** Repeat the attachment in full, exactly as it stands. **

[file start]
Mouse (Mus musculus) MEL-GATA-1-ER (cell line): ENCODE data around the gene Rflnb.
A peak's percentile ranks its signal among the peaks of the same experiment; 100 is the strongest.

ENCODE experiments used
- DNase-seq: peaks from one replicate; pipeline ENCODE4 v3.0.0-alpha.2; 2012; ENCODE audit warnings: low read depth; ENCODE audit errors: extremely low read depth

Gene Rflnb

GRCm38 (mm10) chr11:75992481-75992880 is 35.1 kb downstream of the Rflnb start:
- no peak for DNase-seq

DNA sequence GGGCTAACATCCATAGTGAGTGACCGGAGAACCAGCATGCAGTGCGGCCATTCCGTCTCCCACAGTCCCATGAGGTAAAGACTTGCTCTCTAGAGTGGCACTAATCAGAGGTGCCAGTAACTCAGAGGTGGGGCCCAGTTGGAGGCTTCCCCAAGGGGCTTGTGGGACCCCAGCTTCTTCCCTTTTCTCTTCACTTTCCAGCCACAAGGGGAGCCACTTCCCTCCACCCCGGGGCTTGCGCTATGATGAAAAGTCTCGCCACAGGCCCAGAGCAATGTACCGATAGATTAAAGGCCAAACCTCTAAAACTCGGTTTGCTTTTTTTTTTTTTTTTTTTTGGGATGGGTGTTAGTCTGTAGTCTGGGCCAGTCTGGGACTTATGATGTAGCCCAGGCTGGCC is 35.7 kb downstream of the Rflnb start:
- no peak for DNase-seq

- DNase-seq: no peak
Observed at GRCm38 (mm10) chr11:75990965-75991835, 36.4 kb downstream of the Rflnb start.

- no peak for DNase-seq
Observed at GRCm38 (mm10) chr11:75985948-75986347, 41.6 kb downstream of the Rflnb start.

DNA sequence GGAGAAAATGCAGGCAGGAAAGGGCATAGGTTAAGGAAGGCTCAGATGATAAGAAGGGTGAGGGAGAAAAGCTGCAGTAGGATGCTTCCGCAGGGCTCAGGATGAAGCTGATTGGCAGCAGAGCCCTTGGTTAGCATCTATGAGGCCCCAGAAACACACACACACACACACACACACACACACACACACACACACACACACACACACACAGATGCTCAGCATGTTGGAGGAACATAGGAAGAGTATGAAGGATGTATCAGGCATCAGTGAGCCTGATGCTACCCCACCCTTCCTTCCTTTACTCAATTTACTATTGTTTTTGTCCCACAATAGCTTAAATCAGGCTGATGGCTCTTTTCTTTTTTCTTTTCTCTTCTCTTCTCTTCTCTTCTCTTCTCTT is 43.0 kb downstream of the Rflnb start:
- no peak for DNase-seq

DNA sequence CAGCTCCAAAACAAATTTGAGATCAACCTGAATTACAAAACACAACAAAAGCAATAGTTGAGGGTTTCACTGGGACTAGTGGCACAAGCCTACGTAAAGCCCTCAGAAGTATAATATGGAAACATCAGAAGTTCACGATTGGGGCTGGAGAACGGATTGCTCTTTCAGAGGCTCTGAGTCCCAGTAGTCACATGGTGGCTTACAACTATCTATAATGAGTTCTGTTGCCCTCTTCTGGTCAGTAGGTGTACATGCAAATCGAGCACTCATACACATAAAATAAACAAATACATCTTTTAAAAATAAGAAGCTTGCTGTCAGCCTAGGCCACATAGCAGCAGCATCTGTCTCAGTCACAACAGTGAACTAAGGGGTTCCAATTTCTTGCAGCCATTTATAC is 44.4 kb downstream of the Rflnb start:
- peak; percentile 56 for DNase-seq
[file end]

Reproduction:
Mouse (Mus musculus) MEL-GATA-1-ER (cell line): ENCODE data around the gene Rflnb.
A peak's percentile ranks its signal among the peaks of the same experiment; 100 is the strongest.

ENCODE experiments used
- DNase-seq: peaks from one replicate; pipeline ENCODE4 v3.0.0-alpha.2; 2012; ENCODE audit warnings: low read depth; ENCODE audit errors: extremely low read depth

Gene Rflnb

GRCm38 (mm10) chr11:75992481-75992880 is 35.1 kb downstream of the Rflnb start:
- no peak for DNase-seq

DNA sequence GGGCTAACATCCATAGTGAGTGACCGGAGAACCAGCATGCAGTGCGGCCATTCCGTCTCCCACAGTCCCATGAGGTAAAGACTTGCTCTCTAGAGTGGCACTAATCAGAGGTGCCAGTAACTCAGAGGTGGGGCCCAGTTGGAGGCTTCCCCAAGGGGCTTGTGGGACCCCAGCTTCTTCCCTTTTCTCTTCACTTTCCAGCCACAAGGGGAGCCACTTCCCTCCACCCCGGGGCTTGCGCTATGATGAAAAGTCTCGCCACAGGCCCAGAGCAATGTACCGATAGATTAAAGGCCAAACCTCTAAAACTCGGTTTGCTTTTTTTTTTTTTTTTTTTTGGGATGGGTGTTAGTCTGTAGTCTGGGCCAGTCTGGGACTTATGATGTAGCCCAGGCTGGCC is 35.7 kb downstream of the Rflnb start:
- no peak for DNase-seq

- DNase-seq: no peak
Observed at GRCm38 (mm10) chr11:75990965-75991835, 36.4 kb downstream of the Rflnb start.

- no peak for DNase-seq
Observed at GRCm38 (mm10) chr11:75985948-75986347, 41.6 kb downstream of the Rflnb start.

DNA sequence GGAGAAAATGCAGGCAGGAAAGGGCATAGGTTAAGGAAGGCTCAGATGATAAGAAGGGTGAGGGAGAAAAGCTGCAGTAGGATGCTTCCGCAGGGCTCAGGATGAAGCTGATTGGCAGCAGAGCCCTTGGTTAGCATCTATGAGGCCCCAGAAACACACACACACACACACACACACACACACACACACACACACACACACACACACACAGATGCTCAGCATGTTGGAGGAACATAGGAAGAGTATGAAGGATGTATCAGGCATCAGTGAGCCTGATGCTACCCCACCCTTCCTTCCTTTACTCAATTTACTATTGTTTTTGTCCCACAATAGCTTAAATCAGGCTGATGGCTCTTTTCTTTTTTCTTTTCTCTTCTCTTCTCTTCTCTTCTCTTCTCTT is 43.0 kb downstream of the Rflnb start:
- no peak for DNase-seq

DNA sequence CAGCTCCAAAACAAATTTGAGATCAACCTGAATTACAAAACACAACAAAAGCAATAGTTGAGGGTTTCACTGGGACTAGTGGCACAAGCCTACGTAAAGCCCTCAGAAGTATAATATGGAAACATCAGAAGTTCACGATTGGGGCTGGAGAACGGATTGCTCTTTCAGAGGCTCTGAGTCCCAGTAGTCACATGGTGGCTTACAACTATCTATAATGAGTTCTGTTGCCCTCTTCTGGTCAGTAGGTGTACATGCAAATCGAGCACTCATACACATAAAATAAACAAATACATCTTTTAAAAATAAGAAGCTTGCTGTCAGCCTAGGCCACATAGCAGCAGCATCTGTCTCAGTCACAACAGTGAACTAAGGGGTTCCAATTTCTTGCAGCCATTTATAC is 44.4 kb downstream of the Rflnb start:
- peak; percentile 56 for DNase-seq